Known Johnson

May 10, 2007


Filed under: General — Tom @ 2:46 pm

Amanda, at just over 20 months old, is quickly grabbing onto words and using them, or at least her own versions of them, at a fairly quick rate lately. Of course, the big issue is whether we can understand the sounds coming out of her mouth or not. It’s one thing when she she says “dawyak” because we know that gets used interchangeably (for unknown reasons) with “dok” (which is “dog” because, apparently, “g” is hard to pronounce,) and in some cases things are known by their sounds, such as “cuck-cuck” for duck, or a combination of the two, as in the case of “ditties” (kitties) and “birlaks” (birds) who are usually accompanied by, respectively, “meow!” and “tweet Tweet TWEET!” But it’s another when she blurts out seemingly incomprehensible syllables of something that seems to mean something important to her – and then repeats it over and over, growing more upset and frustrated each time.

Take, for example, recent trips to pretty much anywhere that requires a shopping cart. We get Amanda out of the car, put her in the cart in the store and she immediately starts squawking “Flacker. Flacker!” And we’re confused. “What?” we both ask, and she responds with a very frustrated, near-cry “Flacker!” Further inquiries get us no further, only more, louder announcements of the mysterious “Flacker.” And as Amanda blurts out “Flacker,” I start listening further away, imagining what other people are hearing. Just think about it, dear Reader – imagine that word repeated, machine-gun like and loudly: flacker flacker flacker flacker flacker flacker! We both realized what it sounded like, too, and quickly set about solving the mystery.

We ran through a list of potential things she might want, each one wrong, each one greeted with an upset “Flacker!” until we reached the magic word: “Pacifier?” “Yessss!” slid happily out of her smiling mouth. It’s only then that we realized the flacker was out in the car.


May 9, 2007

Reasons why I would make a terrible secretary

Filed under: General — Tom @ 4:22 pm

I’ve worked at my company for nearly 6 years, using the same basic phone for that same time, but I still don’t know how to transfer a call. I’ve tried it before when I’ve gotten a wrong number caller, and the process seems to be pretty simple: hit “transfer” and dial the proper extension, the one they really wanted to reach. But it never works, instead resulting in the other party being dropped. So when I receive a call and they ask to be transferred, I usually tell them, “I’ve tried this transfer thing before but it usually doesn’t work out,” and then do it, and then drop them when I mess it up. I always wish I’d said a pre-emptive “sorry” before I set about my duty, but I never remember to. I would make a terrible secretary.

Today was my latest transfer-attempt and it went no differently. Only this time the caller was kind of rude, not really asking to be transferred more than pretty much demanding it. I told her who I was when I answered, she said she had the wrong number, then said, “Okay, well transfer me to extension _____.” I warned her, transferred, and she got dropped. And then, five minutes later, the phone rang again with her number. I didn’t bother to pick up, instead proclaiming out loud, “Lady, I’m not answering. You know this isn’t the right number!” This would be another reason why I would make a terrible secretary.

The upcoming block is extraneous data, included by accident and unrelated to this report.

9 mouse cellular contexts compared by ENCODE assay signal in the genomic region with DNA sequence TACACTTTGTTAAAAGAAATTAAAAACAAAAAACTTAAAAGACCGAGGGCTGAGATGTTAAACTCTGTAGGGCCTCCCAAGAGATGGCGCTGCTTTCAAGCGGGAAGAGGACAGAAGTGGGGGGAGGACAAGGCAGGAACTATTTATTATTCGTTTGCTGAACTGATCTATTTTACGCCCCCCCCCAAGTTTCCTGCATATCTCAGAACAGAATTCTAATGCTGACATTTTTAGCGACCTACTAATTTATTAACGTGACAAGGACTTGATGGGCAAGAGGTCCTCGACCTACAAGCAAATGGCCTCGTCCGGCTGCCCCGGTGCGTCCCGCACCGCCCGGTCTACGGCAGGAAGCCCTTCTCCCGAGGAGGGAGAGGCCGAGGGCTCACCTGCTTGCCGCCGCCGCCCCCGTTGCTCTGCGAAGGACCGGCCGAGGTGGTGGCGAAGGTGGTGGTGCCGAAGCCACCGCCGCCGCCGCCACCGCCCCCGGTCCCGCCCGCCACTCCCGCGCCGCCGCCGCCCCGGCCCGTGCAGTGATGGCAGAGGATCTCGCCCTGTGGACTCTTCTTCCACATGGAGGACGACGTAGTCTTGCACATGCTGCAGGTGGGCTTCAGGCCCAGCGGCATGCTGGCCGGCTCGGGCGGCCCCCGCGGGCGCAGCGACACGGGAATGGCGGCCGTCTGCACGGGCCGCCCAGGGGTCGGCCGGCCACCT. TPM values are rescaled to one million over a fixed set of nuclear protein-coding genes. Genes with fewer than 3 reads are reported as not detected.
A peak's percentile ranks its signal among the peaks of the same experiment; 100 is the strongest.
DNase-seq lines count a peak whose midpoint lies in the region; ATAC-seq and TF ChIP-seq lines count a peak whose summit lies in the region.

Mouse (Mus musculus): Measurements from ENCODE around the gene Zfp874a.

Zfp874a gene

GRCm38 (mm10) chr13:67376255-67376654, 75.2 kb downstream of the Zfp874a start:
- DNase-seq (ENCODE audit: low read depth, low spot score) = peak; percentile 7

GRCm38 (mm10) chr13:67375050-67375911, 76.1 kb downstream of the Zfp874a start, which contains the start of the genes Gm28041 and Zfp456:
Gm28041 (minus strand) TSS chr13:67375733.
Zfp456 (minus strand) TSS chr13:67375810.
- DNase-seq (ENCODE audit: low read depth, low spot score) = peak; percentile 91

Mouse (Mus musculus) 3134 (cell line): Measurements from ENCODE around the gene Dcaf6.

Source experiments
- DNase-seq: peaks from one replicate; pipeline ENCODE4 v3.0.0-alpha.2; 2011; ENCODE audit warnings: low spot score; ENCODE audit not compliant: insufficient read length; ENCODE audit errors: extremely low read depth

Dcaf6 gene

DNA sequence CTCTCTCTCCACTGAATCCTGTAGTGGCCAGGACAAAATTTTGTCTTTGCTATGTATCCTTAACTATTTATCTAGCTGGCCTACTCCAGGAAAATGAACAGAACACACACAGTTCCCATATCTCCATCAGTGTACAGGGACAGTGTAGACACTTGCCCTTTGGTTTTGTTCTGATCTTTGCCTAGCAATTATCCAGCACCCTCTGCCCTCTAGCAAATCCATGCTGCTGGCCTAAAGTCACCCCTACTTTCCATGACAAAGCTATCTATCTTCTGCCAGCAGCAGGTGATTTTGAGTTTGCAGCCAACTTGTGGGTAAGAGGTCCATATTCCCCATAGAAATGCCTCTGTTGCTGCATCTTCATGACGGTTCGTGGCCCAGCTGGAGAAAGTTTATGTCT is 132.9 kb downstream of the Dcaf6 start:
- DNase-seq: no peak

Idol observations: Bee Gees night

Filed under: TV — Tom @ 8:26 am

Well, first, Bee Gees . . . eh. And two songs by each performer . . . eh. I wondered how they were going to fill the time. Okay, so it wasn’t all disco, thankfully, but it wasn’t a particularly great bunch of songs, either. I just have to ask – why did Barry Gibb have to point out, seemingly surprised, when the singers chose songs with falsetto? Aren’t most of his vocals falsetto? Did they have that much choice?

Melinda turned in her usual solid performances – nothing stunning, nothing bad, but I felt like the whole thing was a nightclub performance. Blake . . . man, what the hell? First he chose to actually do the falsetto on “You Should Be Dancing” for the whole damn song, which is just not his strong suit as we’ve seen before, then he adds in his damned beat-boxing every chance he gets, and then he chooses some completely unknown Bee Gees song, “This Is Where I Come In” and rearranges it to make it even more unknown. Blake, dude, it’s unknown by most for a reason. Lakisha slows down “Stayin’ Alive” a bit in an attempt to make it more soulful or something, then nearly blows out her voice on a high note at the end of “Run To Me,” which otherwise was pretty solid. Jordin, coming in with video of Barry saying something ridiculous to the effect of him having heard hundreds of versions of this song before but never one as great as hers, does a very good job of “To Love Somebody,” which winds up sounding like a modern country song (which is to say, not very “country,” but you know what I mean.) Her second song is the song that Barbra Streisand made famous, “Woman In Love,” and while the judges found it “pitchy” in spots, I thought it was pretty powerfully sung.